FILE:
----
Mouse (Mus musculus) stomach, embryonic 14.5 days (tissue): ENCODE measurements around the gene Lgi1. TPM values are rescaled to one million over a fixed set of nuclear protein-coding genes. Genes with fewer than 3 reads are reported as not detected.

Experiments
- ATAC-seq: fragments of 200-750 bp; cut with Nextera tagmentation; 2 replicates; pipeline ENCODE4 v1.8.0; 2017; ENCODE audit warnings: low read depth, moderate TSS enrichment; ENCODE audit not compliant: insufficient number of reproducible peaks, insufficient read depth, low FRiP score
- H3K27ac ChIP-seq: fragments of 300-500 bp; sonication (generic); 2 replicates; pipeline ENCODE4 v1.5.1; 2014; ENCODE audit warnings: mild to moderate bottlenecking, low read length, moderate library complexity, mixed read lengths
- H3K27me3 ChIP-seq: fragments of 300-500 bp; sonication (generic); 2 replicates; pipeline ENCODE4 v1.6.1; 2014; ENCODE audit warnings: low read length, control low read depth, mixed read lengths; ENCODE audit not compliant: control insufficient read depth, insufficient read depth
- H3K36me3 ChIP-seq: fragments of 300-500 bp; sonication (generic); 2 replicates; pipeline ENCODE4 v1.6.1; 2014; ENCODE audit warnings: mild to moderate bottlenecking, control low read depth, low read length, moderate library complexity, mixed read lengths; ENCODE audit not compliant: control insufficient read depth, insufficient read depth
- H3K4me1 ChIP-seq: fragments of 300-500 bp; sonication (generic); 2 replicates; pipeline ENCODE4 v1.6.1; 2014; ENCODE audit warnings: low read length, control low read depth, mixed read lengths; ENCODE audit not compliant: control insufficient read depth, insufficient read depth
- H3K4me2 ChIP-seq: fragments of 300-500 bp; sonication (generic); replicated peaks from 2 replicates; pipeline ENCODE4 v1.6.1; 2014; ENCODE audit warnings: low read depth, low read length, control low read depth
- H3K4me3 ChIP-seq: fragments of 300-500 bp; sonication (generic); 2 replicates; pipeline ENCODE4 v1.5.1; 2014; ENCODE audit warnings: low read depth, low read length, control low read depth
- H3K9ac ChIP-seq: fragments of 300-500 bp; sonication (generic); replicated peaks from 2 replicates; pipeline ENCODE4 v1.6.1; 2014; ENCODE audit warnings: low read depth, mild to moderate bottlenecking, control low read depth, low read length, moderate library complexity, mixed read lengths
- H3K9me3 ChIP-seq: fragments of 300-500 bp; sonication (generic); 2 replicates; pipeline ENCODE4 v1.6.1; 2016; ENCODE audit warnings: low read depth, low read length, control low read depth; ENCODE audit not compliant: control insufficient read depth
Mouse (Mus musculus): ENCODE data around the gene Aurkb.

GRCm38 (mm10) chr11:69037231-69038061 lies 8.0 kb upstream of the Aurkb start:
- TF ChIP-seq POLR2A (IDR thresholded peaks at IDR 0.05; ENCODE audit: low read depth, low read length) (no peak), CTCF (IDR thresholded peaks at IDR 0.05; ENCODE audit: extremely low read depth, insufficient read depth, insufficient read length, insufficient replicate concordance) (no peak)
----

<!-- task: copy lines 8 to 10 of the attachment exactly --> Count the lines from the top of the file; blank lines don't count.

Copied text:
- H3K4me2 ChIP-seq: fragments of 300-500 bp; sonication (generic); replicated peaks from 2 replicates; pipeline ENCODE4 v1.6.1; 2014; ENCODE audit warnings: low read depth, low read length, control low read depth
- H3K4me3 ChIP-seq: fragments of 300-500 bp; sonication (generic); 2 replicates; pipeline ENCODE4 v1.5.1; 2014; ENCODE audit warnings: low read depth, low read length, control low read depth
- H3K9ac ChIP-seq: fragments of 300-500 bp; sonication (generic); replicated peaks from 2 replicates; pipeline ENCODE4 v1.6.1; 2014; ENCODE audit warnings: low read depth, mild to moderate bottlenecking, control low read depth, low read length, moderate library complexity, mixed read lengths